Split-delivery 'sandwich' courses may offer best intellectual nourishment

August 5, 2010

Universities could split the delivery of undergraduate degrees, with some students starting off at teaching-led institutions and finishing at research-intensive universities.

The proposal has been put forward by Simon Gaskell, principal of Queen Mary, University of London, who said it was right for research-intensive institutions such as his to argue that their students gained from being taught by top researchers.

But in an interview with Times Higher Education, he said that if research-intensive universities were "completely honest", this was primarily an argument for them teaching undergraduates during the latter part of degrees, rather than in their early stages.

In recent years, students in some research-intensive universities have accused their institutions of prioritising research over teaching, resulting in too few contact hours and teaching being conducted by junior staff rather than top researchers.

Professor Gaskell said his idea could improve the quality of undergraduate education.

The ideal scenario would be a "sandwich" course with a difference. Students would begin their studies with a short stint being taught by researchers at the top of their field. This would get them "really excited about what they are doing" and "fired up about the subject", Professor Gaskell said.

Next, they would move into a phase focused on acquiring basic skills and knowledge - perhaps at a teaching-focused institution.

"This stage is best taught by the people who are best equipped, best qualified and the most skilled as teachers - and they may not be top researchers," Professor Gaskell explained.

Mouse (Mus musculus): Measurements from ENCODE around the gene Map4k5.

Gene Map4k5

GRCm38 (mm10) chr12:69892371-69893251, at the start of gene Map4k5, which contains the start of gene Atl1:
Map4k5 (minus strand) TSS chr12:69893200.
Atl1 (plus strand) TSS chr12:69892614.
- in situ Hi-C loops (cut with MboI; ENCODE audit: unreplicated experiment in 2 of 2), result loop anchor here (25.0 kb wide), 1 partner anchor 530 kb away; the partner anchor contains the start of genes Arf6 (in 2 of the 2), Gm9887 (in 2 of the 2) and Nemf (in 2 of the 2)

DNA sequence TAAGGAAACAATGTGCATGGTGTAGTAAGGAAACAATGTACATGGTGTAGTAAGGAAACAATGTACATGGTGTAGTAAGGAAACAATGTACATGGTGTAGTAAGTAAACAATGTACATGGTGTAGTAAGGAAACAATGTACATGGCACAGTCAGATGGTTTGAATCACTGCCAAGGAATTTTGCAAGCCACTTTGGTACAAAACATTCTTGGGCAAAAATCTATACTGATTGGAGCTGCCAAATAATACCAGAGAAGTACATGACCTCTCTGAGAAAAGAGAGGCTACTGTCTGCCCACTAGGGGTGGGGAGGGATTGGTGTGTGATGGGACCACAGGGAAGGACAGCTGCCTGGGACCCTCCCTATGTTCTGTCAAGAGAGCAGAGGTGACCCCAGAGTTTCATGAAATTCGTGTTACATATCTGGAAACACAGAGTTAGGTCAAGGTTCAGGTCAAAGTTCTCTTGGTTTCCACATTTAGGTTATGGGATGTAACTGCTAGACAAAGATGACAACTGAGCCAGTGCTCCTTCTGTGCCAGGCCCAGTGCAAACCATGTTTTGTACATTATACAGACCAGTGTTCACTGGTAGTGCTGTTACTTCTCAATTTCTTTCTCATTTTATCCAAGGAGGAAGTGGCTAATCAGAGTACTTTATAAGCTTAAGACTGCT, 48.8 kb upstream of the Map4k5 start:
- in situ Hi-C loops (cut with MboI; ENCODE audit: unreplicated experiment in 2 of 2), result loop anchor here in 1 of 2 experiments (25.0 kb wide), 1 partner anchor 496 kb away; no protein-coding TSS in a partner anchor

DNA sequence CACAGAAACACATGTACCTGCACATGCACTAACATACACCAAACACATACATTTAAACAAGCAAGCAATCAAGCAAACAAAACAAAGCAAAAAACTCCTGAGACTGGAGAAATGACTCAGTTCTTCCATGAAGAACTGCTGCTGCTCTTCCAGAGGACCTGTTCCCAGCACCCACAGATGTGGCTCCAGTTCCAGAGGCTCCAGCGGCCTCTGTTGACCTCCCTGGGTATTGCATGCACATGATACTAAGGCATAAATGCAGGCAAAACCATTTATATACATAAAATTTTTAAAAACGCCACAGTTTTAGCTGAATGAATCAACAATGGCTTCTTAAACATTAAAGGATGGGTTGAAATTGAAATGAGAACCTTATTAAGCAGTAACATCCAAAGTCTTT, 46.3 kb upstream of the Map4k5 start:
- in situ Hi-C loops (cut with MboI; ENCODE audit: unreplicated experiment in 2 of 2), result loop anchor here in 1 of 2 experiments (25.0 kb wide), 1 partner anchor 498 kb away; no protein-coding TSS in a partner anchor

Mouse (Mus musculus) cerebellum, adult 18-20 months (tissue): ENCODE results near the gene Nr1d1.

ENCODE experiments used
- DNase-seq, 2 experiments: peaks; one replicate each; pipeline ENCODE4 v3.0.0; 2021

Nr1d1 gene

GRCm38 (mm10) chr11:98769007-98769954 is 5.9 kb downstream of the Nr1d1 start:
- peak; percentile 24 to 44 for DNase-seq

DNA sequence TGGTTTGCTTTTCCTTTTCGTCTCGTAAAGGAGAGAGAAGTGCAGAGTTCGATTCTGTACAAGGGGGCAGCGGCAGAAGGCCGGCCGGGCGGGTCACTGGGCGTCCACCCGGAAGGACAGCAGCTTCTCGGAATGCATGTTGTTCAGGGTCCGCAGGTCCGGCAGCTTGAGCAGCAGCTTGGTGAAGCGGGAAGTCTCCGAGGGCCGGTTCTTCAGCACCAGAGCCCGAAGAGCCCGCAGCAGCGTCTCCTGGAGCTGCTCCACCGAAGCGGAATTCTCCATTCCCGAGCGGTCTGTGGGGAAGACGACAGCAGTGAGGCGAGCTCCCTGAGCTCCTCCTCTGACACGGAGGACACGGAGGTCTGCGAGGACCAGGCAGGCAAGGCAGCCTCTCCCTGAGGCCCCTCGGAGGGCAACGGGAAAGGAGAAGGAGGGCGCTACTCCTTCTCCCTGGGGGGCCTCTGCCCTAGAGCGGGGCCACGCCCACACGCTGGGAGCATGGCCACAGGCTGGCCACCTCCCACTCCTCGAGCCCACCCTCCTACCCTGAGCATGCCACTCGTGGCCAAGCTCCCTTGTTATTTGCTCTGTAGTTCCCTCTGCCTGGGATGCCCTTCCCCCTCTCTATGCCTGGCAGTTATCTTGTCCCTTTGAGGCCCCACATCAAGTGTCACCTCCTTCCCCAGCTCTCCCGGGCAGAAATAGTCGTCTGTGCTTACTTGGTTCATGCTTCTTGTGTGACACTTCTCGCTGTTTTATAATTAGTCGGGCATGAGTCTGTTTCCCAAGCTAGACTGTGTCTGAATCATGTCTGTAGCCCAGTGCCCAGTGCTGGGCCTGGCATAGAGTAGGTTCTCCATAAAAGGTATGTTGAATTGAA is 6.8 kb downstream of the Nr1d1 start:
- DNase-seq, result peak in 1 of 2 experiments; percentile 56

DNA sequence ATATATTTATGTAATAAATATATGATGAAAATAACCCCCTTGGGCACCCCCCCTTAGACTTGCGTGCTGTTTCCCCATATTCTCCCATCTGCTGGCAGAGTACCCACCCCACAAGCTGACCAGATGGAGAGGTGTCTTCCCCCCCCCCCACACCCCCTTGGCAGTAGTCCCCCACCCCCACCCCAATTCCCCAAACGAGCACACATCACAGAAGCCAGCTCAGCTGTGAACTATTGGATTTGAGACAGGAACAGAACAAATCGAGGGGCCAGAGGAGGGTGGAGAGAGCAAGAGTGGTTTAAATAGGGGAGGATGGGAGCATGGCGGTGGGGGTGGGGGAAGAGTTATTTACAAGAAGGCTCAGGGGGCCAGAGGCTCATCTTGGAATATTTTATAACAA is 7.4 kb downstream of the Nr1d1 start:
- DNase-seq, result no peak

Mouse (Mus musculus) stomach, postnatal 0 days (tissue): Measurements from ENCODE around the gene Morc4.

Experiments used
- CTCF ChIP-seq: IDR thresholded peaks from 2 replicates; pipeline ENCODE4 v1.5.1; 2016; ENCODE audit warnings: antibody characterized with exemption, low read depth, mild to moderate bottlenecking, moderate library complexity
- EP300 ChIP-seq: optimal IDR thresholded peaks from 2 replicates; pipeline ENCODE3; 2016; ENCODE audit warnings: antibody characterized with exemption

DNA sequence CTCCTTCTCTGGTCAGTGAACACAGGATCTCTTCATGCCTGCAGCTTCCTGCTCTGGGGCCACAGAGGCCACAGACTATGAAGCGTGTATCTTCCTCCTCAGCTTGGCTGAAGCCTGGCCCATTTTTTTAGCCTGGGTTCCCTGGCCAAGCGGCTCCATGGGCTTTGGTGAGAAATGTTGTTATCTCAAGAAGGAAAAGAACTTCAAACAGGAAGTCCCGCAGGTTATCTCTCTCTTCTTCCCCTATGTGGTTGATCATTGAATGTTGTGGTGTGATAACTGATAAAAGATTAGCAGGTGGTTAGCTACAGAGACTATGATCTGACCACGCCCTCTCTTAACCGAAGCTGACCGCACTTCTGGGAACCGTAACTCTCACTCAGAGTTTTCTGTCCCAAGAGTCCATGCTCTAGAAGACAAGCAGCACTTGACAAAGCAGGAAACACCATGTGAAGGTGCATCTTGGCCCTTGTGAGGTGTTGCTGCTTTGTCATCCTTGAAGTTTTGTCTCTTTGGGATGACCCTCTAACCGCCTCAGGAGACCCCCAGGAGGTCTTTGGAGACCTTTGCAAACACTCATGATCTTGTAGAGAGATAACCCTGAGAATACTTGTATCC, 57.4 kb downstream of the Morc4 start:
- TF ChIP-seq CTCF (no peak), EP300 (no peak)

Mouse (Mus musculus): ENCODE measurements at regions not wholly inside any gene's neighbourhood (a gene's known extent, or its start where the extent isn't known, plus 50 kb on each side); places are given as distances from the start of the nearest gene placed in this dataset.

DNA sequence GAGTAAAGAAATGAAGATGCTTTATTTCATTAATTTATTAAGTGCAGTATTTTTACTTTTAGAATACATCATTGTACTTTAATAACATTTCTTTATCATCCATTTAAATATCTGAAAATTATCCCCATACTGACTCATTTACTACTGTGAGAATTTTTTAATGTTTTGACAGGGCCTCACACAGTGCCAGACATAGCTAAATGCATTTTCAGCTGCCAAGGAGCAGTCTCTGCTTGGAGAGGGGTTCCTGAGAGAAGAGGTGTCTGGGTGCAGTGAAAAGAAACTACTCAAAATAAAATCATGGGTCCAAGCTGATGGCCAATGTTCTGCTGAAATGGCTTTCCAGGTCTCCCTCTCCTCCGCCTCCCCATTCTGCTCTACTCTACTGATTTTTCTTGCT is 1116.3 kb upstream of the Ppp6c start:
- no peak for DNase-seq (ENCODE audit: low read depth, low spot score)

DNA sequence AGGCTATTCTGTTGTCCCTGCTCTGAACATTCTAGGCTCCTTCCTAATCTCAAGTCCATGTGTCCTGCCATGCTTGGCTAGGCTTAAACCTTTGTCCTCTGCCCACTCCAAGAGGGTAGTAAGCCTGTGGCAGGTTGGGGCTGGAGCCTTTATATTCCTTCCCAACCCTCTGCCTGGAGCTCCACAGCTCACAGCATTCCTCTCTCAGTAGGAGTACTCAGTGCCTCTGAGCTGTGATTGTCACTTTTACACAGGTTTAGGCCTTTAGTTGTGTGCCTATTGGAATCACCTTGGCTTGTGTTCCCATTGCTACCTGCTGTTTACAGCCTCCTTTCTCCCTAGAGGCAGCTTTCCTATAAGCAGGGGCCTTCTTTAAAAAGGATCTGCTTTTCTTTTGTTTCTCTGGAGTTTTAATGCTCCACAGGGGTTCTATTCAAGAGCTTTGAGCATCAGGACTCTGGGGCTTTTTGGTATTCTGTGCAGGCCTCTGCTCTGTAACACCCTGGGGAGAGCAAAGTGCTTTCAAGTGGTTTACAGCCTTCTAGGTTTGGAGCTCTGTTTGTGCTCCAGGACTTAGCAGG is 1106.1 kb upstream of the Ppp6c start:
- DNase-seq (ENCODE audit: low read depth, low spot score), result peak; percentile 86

The final stage would "necessarily" take place in a research-intensive university, he said. "At this point, the researchers would come back in and say: 'Right, you understand what we are doing now. This is the cutting edge of the subject.'"

In the US, it was standard practice for junior colleges to teach one part of the undergraduate curriculum, he said.

The model could also be a way to widen participation. At the moment, some very academically able students choose not to study at research-intensive universities because they feel more comfortable at their local institutions. Under Professor Gaskell's scheme, these students could decide to move to a research-intensive university later in their degrees.

But two conditions must be met for the idea to work, he added.

"First, the university that is focusing on teaching should be satisfied with that role. Second, the research-intensives should be fully respectful of the teaching institutions. Neither requirement is met at present, I'm afraid," he concluded.


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